December 2, 2020 / Coverage / Marketing

Social Success: How to Make Social Media Work for You

Written by Jenica Hallman, CJE

In case you missed it, Walsworth Yearbooks recently hosted the “Social Success: How to Make Social Media Work for You” webinar with advice from six yearbook editors from across the country who run successful social media campaigns. But don’t worry, you can still catch the replay to learn their valuable tips and tricks for success.

We’ve heard about the struggle all too often: a lack of engagement, failure to generate meaningful photos and content, confusion as to what and when to post. The good news is that doesn’t have to be that hard.

Along with hosts Mike Taylor, CJE, Jim Jordan and Rhonda O’Dea, CJE, participants heard from Lydia Lu at Monta Vista High School in Cupertino, California; Brianna Martin at East Wilkes High School in Ronda, North Carolina; Romario Gonzalez at El Dorado High School in El Paso, Texas; Katie Eastman at Liberal Arts and Science Academy in Austin, Texas; Aria Wozniak at Fairview High School in Boulder, Colorado; and David Dablo at El Camino Real Charter High School in Woodland Hills, California. Each student presented their best strategies for social media success. So, what are some lessons you can learn? We’re glad you asked!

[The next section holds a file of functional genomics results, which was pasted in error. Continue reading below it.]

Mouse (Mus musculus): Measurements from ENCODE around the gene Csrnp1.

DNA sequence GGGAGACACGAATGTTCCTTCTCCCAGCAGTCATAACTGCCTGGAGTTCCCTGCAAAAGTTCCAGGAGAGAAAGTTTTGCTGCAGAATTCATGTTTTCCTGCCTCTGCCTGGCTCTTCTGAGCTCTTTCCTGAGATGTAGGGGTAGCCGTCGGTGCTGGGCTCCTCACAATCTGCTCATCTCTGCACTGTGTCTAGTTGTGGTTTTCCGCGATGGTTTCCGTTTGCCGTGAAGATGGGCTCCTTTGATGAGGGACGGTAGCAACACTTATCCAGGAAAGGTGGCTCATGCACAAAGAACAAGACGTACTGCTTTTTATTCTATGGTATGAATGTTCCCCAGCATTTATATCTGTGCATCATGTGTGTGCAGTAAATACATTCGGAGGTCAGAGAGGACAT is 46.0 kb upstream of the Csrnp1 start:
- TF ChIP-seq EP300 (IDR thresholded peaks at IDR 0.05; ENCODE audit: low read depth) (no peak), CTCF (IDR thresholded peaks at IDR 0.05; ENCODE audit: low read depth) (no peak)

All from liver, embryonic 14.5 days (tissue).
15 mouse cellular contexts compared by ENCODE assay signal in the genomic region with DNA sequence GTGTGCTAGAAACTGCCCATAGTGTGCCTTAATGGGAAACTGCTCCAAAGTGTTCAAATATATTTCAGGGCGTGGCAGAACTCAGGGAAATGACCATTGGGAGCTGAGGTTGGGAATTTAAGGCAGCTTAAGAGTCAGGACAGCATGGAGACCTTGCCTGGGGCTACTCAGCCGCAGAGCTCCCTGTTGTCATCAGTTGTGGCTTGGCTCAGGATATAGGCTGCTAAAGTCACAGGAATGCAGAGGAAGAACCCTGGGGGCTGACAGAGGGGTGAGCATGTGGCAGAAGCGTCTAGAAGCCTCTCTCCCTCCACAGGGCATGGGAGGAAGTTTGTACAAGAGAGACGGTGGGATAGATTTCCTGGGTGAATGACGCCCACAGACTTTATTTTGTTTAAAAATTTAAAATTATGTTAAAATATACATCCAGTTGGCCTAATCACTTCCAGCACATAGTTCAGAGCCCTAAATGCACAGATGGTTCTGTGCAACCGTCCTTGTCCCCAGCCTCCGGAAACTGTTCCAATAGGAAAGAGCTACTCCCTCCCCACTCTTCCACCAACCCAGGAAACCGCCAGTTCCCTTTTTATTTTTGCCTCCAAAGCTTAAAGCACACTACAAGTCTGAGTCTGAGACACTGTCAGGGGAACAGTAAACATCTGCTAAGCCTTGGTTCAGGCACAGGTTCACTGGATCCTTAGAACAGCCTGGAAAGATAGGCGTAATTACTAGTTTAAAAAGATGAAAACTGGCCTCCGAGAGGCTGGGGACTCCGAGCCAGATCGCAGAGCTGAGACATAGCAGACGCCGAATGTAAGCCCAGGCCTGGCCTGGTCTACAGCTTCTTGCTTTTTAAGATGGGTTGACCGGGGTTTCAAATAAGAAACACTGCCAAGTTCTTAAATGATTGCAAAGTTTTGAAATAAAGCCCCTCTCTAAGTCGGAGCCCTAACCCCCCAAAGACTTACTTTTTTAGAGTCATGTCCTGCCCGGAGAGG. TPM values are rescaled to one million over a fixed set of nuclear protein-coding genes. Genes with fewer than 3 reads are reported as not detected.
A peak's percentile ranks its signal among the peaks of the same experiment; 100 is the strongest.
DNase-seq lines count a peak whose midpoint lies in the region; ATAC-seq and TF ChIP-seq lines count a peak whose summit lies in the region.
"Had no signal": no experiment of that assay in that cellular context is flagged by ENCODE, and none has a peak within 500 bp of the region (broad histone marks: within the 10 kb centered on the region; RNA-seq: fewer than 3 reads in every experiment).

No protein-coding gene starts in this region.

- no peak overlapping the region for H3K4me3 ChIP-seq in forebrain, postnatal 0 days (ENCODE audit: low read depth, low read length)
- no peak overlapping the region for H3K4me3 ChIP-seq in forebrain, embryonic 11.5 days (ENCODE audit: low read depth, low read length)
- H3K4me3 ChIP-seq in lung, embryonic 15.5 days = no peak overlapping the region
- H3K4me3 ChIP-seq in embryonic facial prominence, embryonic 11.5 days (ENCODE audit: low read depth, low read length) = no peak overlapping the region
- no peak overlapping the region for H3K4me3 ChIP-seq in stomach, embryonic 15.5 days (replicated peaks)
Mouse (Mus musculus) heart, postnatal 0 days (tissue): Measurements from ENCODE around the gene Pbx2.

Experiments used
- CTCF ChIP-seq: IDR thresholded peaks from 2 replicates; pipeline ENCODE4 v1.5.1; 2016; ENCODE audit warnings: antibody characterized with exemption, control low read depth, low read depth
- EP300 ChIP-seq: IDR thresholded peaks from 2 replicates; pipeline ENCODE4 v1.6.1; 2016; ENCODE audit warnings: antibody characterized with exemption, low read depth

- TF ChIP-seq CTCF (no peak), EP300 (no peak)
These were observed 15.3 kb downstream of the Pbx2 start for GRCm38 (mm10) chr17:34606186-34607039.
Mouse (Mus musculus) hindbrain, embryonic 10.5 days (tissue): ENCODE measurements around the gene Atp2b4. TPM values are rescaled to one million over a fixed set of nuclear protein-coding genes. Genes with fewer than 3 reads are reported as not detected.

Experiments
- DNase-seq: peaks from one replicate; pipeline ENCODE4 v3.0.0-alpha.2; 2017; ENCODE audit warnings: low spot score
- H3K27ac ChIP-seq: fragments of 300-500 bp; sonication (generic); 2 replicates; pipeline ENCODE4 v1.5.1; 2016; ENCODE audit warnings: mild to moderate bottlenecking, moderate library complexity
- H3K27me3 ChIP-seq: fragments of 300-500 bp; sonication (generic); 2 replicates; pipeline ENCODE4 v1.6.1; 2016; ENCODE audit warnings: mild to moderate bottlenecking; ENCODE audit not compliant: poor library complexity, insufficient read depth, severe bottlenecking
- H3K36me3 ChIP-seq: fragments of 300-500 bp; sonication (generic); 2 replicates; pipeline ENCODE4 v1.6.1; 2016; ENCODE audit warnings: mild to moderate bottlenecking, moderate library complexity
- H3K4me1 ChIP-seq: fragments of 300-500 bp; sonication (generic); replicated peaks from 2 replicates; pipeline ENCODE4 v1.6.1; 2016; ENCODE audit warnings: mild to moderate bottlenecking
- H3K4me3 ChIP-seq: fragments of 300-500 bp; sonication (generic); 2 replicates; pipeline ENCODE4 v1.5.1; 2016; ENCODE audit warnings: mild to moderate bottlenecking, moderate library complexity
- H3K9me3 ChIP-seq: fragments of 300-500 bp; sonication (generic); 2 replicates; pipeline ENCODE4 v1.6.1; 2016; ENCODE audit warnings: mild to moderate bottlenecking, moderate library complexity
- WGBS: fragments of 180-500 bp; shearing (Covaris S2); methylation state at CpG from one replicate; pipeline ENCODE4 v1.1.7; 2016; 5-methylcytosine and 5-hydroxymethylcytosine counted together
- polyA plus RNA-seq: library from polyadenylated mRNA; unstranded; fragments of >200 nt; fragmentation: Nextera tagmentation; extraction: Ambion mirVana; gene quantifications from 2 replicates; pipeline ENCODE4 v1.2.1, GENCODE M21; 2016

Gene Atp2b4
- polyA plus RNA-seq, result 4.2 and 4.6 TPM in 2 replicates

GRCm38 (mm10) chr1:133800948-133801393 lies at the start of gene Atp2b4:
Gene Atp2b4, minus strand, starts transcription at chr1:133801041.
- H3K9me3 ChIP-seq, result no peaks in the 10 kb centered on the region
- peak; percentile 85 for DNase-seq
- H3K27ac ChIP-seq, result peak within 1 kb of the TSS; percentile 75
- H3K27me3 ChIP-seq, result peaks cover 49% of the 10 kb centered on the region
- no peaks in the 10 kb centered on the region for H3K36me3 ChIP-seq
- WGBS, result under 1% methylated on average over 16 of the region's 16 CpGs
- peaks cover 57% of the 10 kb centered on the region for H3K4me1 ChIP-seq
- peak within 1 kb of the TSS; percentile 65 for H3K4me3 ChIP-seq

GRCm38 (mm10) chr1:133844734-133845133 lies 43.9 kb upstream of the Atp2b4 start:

It’s important to post consistently to your accounts to stay relevant in newsfeeds. Lu discussed this as one of her five keys to success, mentioning the need to maintain of schedule of future postings as well as how overall activity increases audience engagement. Even the time of day can make a difference, for example, always posting right after school, a popular time for students to check social media sites.

Dablo brought up consistency in design. They use the same fonts, colors and design styles so their posts are recognizable. While these can switch from year to year based on the theme, the design should be recognizable throughout the year.

Wozniak agrees that design is key. The Lance staff members consistently choose high quality images and use consistent designs. They have found where and how they place words on an image is a strategic choice that can boost views when done properly. They want to build a reputation of excellence for their pages.


Nearly every student had a different preferred platform. While most used Instagram, from there, it varied. What was interesting though was the reasoning for each. They made choices that made sense for their audience, not just what national trends might dictate.

Gonzalez preferred Twitter because all the teachers at their school are required to have Twitter, so they have high engagement. Martin uses Facebook more than Instagram because of their high level of parent and community involvement, and they’ve found parents are most active on Facebook. It’s helped them get great photos. Wozniak utilizes YouTube and TikTok.

Finding the right platform to engage their audiences has a direct impact on their levels of success.

Change It Up

This might sound like a contradiction to the previous point of consistency, but this is about changing up the content. Posting the exact same type of post gets repetitive and boring. Your audience won’t be wowed by something they’ve already seen a hundred times – you want to post things that will make them stop and take a closer look.